Written by John Squires
A remake of Dario Argento’s Suspiria has been talked about for many years now, and several directors/stars have been attached. But it seems that the film is finally getting off the ground, and Italian filmmaker Luca Guadagnino is set to find himself in the director’s chair. From what we understand, things are moving along, and the casting process has begun. Read on for the latest.
Over on Twitter this week, film critic Alex Heller-Nicholas posted a tweet about a Q&A session Guadagnino took part in on Monday, listing off several tidbits of information that the director shared about his Suspiria remake. The big news here is that Dakota Johnson (Fifty Shades of Grey) and Tilda Swinton (too many awesome things to name) have been cast in the film.
Guadagnino also noted, as we recently reported, that his Suspiria will be set in Berlin, Germany in 1977, and he’s hoping to have John Adams work on the score. In addition, he mentioned that the remake will be the most “Fassbinderian” film he’s ever made – a reference to German filmmaker Rainer Werner Fassbinder, whose work has obviously been a huge influence on Guadagnino.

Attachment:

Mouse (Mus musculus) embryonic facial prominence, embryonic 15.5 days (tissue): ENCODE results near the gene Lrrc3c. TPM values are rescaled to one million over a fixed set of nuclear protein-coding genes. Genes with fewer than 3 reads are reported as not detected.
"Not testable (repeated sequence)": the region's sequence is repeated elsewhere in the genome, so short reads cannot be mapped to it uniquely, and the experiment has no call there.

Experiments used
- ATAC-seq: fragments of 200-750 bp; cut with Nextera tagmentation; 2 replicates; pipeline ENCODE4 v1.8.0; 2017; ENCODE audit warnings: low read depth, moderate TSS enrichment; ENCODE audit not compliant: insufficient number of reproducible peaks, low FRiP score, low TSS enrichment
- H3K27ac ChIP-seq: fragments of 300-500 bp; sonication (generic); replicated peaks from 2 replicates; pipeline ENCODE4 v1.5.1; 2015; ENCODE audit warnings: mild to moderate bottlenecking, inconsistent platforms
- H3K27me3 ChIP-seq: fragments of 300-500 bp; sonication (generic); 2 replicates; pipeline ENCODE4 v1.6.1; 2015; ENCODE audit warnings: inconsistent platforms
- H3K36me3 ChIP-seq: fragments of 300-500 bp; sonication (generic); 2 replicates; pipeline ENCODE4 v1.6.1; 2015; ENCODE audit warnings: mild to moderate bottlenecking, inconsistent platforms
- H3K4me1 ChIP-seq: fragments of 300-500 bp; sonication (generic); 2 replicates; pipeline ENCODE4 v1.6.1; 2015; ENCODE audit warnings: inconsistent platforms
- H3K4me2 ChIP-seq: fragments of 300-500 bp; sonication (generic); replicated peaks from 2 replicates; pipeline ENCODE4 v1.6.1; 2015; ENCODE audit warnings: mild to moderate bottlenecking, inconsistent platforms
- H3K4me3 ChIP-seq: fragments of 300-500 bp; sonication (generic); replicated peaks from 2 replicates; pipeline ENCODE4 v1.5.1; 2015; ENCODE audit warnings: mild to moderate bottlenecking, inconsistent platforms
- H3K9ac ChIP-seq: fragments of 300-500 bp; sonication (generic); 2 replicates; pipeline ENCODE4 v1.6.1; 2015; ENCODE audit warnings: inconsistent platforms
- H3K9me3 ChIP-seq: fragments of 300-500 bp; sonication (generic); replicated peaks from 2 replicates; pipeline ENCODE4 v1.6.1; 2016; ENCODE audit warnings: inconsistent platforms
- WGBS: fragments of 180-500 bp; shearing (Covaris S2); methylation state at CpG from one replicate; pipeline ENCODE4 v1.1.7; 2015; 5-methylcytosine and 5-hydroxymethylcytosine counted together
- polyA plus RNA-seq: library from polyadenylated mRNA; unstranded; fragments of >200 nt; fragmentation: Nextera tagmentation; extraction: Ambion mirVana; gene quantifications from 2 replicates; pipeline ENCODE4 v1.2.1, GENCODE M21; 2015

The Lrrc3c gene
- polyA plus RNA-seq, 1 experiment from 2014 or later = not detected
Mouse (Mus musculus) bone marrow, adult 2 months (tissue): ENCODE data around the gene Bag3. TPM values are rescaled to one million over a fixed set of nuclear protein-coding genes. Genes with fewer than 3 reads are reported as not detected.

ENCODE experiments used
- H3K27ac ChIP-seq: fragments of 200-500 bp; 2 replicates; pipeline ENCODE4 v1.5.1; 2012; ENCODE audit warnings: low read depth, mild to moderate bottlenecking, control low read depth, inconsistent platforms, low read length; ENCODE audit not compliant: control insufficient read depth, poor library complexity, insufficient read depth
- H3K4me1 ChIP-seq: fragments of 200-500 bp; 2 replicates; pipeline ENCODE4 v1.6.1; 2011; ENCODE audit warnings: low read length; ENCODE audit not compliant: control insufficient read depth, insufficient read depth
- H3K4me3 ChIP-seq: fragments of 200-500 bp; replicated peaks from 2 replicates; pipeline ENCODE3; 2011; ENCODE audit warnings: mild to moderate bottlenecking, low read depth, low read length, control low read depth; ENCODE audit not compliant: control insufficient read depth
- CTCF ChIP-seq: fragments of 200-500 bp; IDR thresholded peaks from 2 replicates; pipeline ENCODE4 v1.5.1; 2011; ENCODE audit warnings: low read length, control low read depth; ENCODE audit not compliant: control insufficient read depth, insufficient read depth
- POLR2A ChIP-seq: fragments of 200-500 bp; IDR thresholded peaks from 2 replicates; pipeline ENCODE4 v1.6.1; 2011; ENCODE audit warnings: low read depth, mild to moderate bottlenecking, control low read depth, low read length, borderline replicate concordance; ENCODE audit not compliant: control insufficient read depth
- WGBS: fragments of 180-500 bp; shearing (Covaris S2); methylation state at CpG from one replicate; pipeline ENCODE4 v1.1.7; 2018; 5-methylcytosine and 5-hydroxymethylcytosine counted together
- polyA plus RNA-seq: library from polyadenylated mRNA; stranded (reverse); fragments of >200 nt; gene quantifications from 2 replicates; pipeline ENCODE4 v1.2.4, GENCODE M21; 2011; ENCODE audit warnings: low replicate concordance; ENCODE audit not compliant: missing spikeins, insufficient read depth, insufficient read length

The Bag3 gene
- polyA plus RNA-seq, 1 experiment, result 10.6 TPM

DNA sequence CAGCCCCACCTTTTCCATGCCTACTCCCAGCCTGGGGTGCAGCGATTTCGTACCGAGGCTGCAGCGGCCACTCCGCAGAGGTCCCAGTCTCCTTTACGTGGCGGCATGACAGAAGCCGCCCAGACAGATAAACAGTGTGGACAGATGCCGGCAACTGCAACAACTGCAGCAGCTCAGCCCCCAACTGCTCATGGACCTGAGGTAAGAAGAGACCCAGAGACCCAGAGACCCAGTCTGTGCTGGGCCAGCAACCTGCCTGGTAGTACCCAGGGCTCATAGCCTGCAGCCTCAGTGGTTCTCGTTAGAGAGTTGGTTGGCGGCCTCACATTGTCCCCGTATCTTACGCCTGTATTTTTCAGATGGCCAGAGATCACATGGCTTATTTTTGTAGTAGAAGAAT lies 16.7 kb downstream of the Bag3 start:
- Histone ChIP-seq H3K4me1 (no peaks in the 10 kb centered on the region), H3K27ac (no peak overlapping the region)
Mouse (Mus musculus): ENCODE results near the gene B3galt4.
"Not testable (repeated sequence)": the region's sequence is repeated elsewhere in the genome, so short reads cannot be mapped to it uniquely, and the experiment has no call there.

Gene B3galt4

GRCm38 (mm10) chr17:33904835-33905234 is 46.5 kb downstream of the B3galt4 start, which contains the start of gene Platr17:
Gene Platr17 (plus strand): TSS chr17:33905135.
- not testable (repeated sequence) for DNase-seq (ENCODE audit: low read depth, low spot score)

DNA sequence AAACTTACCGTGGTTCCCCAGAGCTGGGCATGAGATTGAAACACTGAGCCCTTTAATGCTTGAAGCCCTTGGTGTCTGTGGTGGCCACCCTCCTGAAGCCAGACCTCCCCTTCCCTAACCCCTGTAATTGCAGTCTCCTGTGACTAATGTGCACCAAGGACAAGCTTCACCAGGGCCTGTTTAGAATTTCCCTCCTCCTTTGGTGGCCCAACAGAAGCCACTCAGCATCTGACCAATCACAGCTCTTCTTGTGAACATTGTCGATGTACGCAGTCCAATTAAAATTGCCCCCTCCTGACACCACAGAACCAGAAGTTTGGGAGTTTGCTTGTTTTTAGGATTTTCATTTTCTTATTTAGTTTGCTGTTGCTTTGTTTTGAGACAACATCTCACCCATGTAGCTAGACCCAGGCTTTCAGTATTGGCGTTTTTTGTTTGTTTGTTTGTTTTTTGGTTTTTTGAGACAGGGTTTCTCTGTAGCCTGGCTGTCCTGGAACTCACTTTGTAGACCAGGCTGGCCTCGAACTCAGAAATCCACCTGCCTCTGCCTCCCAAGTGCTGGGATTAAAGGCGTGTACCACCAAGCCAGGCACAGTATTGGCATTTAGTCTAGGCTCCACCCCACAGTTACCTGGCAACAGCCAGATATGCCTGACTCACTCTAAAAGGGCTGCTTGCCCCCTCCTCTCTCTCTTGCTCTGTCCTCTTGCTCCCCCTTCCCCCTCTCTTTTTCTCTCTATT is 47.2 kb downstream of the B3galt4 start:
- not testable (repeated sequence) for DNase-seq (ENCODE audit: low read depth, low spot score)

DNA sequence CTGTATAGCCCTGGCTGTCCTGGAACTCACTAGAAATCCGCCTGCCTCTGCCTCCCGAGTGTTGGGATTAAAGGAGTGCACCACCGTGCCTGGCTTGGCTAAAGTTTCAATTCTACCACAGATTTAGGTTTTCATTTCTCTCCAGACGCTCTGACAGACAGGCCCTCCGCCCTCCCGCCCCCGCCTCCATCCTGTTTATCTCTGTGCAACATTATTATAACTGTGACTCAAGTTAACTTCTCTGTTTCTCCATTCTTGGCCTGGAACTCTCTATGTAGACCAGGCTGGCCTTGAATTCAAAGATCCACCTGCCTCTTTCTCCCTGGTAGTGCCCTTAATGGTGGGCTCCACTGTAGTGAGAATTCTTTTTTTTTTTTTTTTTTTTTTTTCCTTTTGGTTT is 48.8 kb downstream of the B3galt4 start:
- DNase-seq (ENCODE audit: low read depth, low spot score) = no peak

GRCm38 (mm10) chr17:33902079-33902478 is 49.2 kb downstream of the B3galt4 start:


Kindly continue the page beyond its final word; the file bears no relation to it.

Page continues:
Here are some other things Guadagnino recently said about the remake…
“The film by Dario Argento was a very indicative moment of growing up for me because I saw it when I was 14. I think it changed me forever. I was obsessed [with Argento] through all my adolescence. [My version] is going to be set in Berlin in 1977. It’s going to be about the mother and the concept of motherhood and about the uncompromising force of motherhood. It’s going to be about finding your inner voice – the title is very evocative on these grounds.”
“The movie by Dario Argento was maybe a child of its own times. It’s very delicate; almost childish. I have a very strong interest in German literature and film, so I think [my] Suspiria will have to focus very strongly on that moment in history, in 1977, when Germany was divided and a new generation was claiming and asking to recognise the debt of guilt that forged the new Germany after the war against the fathers who wanted to deny the responsibility.”